Sacrifice of Familiarity
I’m new at this
I’m not a ‘career’ missionary. I didn’t pack a coffin to get here (an old practice carried out under the assumption that it would be shipped back with their remains). I’m not all that ascetic (air conditioning – yes please!). And overall, I’m pretty boring. I just got an invitation to serve in another country and RSVP’d YES before God had a chance to realize He had the wrong guy. Kidding. I love serving in Thailand. I love being here. And I know any mailing mistakes on Heaven’s part was done by some low-ranking deputy angel. Not God. That would be ridiculous. Still, there’s something about moving overseas that I wasn’t expecting (okay, so there’s a veritable amount of stuff approximately equal to the volume of water contained in the Mariana Trench I wasn’t expecting), but ONE thing I REALLY wasn’t expecting was the total lack of familiarity.
Not just tacos
Although…that’s a big one. No, I mean, there’s a very real lack of familiarity when you look at a street sign and a mess of scribbles is looking back at you. Everywhere. Every day. It’s disorienting when you can’t read a menu, or when you can’t passively listen to the conversation behind you at the restaurant about that lady’s cat and how it keep getting into everything. Who knew the ability to eavesdrop could be comforting? Now, out of respect for the cat, I stop listening right then and there, but you get the idea. Even the input we don’t think (or care) about gets used to solidify our ‘world’. The white noise and static have a place. Moving overseas obliterates that noise and all.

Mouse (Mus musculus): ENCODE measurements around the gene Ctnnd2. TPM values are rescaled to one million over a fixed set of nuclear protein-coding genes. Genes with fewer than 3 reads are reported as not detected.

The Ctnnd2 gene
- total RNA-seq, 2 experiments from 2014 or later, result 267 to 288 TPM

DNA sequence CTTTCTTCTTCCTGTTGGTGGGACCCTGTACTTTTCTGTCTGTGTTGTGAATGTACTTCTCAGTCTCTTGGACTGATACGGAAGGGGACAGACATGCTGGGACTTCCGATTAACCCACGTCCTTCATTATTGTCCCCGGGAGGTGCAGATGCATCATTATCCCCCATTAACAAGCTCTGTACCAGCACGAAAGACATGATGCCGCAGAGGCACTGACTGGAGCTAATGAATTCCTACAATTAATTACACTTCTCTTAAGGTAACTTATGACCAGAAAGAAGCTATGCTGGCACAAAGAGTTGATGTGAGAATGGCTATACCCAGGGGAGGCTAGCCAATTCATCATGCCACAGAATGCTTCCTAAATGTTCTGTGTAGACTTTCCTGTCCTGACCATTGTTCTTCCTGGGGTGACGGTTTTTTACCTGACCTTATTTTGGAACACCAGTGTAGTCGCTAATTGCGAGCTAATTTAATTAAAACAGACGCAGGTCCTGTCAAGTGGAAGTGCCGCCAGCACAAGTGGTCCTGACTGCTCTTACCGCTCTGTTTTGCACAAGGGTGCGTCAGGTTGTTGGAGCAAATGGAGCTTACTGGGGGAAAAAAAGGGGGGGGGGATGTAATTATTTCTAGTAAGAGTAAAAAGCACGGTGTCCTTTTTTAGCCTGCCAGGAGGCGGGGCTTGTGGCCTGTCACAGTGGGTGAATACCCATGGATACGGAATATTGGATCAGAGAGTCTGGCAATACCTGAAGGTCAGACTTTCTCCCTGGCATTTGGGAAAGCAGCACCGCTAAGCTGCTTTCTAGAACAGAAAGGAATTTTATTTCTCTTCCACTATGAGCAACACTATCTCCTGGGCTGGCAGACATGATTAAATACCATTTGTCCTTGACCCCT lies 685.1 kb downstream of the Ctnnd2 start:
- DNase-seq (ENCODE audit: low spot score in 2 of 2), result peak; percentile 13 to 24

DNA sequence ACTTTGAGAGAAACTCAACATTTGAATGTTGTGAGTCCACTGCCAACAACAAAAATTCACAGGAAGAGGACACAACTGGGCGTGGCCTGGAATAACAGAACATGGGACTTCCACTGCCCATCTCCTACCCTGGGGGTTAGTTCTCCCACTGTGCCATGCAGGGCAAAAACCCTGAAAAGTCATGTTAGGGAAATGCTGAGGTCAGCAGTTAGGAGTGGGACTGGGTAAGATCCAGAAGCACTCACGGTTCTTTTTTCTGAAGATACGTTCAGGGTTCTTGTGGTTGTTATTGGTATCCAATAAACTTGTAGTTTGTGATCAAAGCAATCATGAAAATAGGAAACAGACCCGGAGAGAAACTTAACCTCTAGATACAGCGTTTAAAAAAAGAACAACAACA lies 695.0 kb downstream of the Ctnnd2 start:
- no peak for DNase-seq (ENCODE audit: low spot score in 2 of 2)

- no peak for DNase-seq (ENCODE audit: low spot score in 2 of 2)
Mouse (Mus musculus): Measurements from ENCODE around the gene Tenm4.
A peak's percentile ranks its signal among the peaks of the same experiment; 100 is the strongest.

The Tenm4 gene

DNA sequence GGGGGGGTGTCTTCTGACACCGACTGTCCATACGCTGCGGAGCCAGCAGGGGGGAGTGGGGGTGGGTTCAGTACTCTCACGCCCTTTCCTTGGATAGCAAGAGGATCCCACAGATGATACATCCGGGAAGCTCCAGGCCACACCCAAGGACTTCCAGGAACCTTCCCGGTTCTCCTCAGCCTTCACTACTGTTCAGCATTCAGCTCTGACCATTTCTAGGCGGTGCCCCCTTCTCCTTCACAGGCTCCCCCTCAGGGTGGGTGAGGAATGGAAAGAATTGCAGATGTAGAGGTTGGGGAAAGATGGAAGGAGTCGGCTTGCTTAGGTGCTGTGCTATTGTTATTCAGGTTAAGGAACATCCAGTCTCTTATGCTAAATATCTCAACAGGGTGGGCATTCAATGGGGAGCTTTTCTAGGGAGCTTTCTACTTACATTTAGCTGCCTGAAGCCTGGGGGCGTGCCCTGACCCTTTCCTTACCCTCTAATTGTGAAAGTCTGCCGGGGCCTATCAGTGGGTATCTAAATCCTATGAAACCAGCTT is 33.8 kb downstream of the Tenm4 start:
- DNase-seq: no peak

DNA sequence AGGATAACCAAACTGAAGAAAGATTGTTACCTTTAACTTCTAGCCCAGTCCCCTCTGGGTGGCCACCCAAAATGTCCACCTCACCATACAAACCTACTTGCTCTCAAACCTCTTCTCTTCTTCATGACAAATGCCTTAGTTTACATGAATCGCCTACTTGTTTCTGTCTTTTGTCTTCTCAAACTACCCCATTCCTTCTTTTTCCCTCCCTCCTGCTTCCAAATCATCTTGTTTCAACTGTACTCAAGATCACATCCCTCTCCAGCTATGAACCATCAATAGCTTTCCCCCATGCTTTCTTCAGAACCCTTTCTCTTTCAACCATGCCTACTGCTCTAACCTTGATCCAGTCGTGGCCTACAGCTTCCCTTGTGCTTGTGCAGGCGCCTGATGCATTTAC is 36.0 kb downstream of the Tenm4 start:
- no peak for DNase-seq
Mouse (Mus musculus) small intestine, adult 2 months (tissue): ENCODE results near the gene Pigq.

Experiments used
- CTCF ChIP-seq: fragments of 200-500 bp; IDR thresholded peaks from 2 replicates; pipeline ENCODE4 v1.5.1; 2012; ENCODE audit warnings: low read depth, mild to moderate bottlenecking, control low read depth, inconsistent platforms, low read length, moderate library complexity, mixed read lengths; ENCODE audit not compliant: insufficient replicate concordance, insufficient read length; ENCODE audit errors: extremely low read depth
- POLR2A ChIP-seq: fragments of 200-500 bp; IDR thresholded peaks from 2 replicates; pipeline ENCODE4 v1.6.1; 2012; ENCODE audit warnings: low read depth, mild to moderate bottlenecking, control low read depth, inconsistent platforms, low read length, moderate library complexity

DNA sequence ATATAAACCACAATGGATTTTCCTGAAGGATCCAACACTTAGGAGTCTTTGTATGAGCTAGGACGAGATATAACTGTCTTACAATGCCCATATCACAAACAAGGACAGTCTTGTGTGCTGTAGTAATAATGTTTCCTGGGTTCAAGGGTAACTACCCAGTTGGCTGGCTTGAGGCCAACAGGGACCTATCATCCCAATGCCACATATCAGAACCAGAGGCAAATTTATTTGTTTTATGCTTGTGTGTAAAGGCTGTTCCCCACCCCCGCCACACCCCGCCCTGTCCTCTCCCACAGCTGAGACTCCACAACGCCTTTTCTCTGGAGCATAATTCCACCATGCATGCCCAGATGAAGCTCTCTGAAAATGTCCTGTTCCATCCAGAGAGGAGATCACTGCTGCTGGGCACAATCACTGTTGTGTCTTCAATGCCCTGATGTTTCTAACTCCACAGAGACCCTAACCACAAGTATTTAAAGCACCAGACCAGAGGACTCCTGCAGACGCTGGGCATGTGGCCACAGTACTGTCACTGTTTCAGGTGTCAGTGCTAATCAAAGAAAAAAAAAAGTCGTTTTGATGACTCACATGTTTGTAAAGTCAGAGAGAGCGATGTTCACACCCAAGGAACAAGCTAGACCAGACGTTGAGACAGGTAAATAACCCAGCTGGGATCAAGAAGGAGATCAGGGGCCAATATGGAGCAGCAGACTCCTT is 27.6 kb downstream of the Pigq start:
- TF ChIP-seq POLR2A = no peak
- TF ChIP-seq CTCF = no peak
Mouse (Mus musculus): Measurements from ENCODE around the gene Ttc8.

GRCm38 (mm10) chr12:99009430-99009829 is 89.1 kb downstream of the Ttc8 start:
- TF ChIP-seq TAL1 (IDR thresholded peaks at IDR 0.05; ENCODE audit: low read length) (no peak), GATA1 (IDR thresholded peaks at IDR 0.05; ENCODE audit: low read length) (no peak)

So, as missionaries, it’s our job to adapt to the loss of familiarity. We can miss it. We can mourn it. But we have to move on from it. We have to continually be accepting of change – even grateful for it. We have to give ourselves grace for all that we don’t understand, and trust that God ‘didn’t just make a mailing mistake’. Before we left, we were encouraged to get our own words and affirmations from the Lord as to why we’re doing what we’re doing. That’s proved to be phenomenal advice. Why? Because when everything familiar is shattered, the missionary will question why they came. The answer will enable faith.
Guest contributor. Missionary with ” Antioch Missions” who is studying Thai language at the OMF training center in Lopburi.